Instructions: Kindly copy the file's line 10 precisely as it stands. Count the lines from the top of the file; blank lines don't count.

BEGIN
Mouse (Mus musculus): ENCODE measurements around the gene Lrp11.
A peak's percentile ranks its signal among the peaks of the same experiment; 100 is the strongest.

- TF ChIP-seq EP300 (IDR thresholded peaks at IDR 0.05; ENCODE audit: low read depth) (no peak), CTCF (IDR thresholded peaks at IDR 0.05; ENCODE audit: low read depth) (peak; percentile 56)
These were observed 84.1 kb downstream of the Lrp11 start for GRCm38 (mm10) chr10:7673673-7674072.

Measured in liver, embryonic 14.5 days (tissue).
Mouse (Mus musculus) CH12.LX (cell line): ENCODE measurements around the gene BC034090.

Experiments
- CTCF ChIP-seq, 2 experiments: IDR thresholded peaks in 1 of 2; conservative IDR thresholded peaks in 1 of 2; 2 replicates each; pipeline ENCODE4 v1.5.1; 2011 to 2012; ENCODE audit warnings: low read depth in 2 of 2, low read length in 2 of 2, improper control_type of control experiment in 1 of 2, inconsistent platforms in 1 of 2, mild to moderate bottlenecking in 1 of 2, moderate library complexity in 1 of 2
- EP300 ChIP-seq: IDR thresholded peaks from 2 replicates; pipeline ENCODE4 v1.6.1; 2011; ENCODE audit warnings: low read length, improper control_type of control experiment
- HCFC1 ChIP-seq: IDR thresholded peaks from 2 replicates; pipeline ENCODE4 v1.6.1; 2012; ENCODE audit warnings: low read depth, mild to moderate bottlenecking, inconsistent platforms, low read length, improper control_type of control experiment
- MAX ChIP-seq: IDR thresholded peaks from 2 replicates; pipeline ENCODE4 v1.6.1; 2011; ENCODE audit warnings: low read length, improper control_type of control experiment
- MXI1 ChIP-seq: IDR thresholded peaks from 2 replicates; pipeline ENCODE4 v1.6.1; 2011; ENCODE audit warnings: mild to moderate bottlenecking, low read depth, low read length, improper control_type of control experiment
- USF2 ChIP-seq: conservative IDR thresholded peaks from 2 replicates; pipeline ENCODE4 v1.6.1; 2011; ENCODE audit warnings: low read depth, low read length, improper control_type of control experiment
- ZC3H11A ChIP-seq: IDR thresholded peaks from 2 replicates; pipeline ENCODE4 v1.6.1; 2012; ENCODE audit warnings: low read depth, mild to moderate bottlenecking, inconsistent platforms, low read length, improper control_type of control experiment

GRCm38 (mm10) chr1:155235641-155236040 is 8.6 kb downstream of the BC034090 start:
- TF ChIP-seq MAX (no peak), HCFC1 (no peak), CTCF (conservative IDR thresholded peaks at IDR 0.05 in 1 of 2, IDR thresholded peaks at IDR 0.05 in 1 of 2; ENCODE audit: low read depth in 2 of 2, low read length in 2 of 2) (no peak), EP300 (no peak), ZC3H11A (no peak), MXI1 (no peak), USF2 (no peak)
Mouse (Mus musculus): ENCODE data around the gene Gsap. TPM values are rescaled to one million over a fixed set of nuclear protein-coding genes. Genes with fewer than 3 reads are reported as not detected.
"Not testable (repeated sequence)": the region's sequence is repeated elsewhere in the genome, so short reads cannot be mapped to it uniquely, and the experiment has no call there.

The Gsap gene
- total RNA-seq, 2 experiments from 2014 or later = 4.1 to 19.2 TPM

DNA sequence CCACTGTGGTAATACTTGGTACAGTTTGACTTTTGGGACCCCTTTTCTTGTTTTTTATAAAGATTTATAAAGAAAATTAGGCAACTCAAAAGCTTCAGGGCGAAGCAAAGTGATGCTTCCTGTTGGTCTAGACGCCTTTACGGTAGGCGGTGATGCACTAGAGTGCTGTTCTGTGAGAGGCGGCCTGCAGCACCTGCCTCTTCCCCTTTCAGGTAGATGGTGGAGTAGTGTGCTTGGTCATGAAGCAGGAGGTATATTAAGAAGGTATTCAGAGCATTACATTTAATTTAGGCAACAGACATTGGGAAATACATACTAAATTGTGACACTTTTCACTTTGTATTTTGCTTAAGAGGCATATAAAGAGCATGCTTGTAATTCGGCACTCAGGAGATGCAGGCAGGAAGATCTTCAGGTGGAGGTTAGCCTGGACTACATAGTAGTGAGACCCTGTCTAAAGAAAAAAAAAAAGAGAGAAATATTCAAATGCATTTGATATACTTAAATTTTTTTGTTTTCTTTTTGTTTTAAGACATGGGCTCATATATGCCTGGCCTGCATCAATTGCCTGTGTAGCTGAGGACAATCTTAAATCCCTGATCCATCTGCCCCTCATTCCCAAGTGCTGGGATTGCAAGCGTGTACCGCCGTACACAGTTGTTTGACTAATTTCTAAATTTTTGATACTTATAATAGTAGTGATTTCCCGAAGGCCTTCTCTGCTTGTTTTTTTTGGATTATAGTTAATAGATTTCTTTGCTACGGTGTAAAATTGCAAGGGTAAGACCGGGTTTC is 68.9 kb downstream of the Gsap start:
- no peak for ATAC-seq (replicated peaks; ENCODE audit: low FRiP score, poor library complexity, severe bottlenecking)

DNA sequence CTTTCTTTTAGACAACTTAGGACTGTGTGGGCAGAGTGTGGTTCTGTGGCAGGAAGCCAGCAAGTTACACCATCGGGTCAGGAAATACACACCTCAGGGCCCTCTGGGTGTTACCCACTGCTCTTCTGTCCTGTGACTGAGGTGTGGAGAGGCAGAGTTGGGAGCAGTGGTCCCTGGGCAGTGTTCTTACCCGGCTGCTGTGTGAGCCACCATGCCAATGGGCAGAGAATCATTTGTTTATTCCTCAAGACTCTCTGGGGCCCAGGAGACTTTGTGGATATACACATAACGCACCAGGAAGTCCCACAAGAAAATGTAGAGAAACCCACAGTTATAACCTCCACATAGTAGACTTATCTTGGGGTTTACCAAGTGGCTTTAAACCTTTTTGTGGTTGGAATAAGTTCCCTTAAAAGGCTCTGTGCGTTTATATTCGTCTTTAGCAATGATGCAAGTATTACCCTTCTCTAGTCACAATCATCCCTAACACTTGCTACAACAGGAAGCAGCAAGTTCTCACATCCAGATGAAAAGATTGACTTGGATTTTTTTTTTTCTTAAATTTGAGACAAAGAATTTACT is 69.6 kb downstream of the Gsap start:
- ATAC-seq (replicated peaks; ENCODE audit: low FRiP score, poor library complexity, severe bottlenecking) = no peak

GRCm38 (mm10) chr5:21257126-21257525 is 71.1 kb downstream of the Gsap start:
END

- HCFC1 ChIP-seq: IDR thresholded peaks from 2 replicates; pipeline ENCODE4 v1.6.1; 2012; ENCODE audit warnings: low read depth, mild to moderate bottlenecking, inconsistent platforms, low read length, improper control_type of control experiment